Human population-environment thresholds in earth systems?
Three classical climb-and-collapse population-environment calamities in "vast open-space conditions" (99.998% "empty" real-world environments) featured mass mortalities and/or 99% die-offs as seen in outbreaks of red-tide, and two reindeer studies on Alaskan islands (Scheffer 1951; Klein 1968).


(1) In population dynamics, red-tide dinoflagellates (such as Karenia brevis) constitute quintessential real-world examples of population explosions that produce calamity by their release of wastes into their surroundings. During such red tides, the dinoflagellate cells themselves physically occupy LESS THAN 2/1000ths of one percent of the water volume in which they reside (see the dot in the image). The fact that dinoflagellate populations can induce calamity (by their production of wastes) even when seemingly “vast amounts of open-space” appear to remain theoretically-available would seem to be worth noting since our own species appears to exhibit an extraordinarily similar pattern of behavior.

It is also worth noting that while K. brevis cells release only their biological, cellular, and metabolic wastes into their surroundings, our own species supplements its biological wastes with avalanches of industrial and societal wastes. In addition, it would seem worth noting that our own behavior in this respect is not a localized phenomenon, but that our species-wide supplementary wastes are released, repeatedly and endlessly, into the “onion-skin-thin films” that comprise the atmosphere and waters of the entire earth on a daily, ongoing, planet-wide, and ever-increasing basis.

It should also be disquieting that our species is unique in its tendency to inflict massive, daily, ever-growing, and planetary-scale levels of sheer physical damage to, destruction of, and eradication upon the only planetary life-support machinery so far known to exist anywhere in the universe.  And this destruction and eradication is not a minimal or minor footnote to our biology, but instead constitutes one of our most pronounced, distinguishing, and all-encompassing characteristics.  No other animals do this, and no other animals in the history of the earth have EVER done this; so that our own species may, perhaps, be on a trajectory that is not only worse than that of an outbreak of red-tide dinoflagellates, but may be multiple orders of magnitude worse at that. No human body, space vehicle, or motor vehicle, for example, could be expected to continue to function if 60-70-80 or 90% of its operating systems are damaged, eradicated, and/or destroyed.  Why then, should we suppose that earth's biospheric life-support machinery is invulnerable?
(2) Two other classical examples of population catastrophes (with 99% die-offs) in environments that visually appeared to remain almost entirely empty (again, with thresholds of roughly 2/1000ths of 1% occupied) are seen in two separate and independent studies of mammals (reindeer) on two Alaskan islands (V.B. Scheffer, 1951 and D.R. Klein, 1968), so that in this single post we cite three separate, classical, independent, and quintessential documentations of massive population calamities in “vast open-space” conditions and environmental surroundings that appear to remain almost entirely empty.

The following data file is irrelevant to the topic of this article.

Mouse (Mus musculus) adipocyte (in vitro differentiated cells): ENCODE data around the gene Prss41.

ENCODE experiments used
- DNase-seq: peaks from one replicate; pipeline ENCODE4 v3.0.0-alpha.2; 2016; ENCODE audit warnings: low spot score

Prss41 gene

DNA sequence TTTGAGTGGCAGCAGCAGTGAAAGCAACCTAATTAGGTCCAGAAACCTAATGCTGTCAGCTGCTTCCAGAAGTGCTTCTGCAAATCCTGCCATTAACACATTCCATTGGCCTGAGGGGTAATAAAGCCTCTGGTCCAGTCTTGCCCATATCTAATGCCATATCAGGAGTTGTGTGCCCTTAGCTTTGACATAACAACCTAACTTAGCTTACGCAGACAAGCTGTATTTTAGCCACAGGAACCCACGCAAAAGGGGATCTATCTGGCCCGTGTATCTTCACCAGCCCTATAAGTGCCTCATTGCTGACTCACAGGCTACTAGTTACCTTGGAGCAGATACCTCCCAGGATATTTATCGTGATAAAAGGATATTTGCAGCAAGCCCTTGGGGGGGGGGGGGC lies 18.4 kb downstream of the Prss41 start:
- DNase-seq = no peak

Note that the tiny white dot in the above image denotes conditions that are ALREADY “TOO LATE”

(3) We need to consider a third critical aspect of the image that we address in this topic: The tiny 2/1000ths of 1% conditions denoted by the tiny white dot in the image (which roughly summarizes all three classical population-environment calamities that we cite) actually reflect conditions that have ALREADY begun to unfold and a disaster that is BEGINNING or is ALREADY well-underway in all three cases. In other words, for the real-world populations involved, whose combined bodies (or cells) physically-occupy only the tiny fraction of their environment as represented by the tiny white dot, the image denotes conditions that are already TOO LATE, in which the critical population-environment threshold has ALREADY BEEN BREACHED. In other words, for all three examples, the real-world organisms involved have already WAITED TOO LONG, so that, in order to avoid the calamitous outcomes that the image denotes, precautionary measures would have been required MUCH sooner.

(4) Assume, then, for the sake of argument, that all three population-environment crises denoted by the image involved sentient and intelligent organisms. If their societies, leaders, and citizens WAIT until the depicted conditions develop, they will have already waited too long, so that if they are to avoid calamity, preventive and precautionary measures will be required well before the depicted conditions emerge. How much sooner? To avoid calamity, each of the three populations would have to stabilize AT LEAST one or two, or for true safety, three “doubling-times” sooner).If that is the case, the organisms, their societies, and their leaders would have to both recognize and act upon their trajectories, implications, and outcomes at a time when the “combined occupancy dot” that they occupy is just one-half or one-quarter (or one-eighth) the size of the dot depicted in the conditions above.

Supporting mathematics and discussion of the three cited examples are accessible at the following links: PDF - Three calamitous population thresholds in "vast open-space" conditions at and similar discussion and mathematics is presented in PowerPoint format at


Planet Under Pressure »Planet Under Pressure
1. State of the Planet »1. State of the Planet
Breaching key thresholds and boundaries »Breaching key thresholds and boundaries
Earth System »Earth System
Human population-environment thresholds in earth systems?
+Comments (0)
+Citations (0)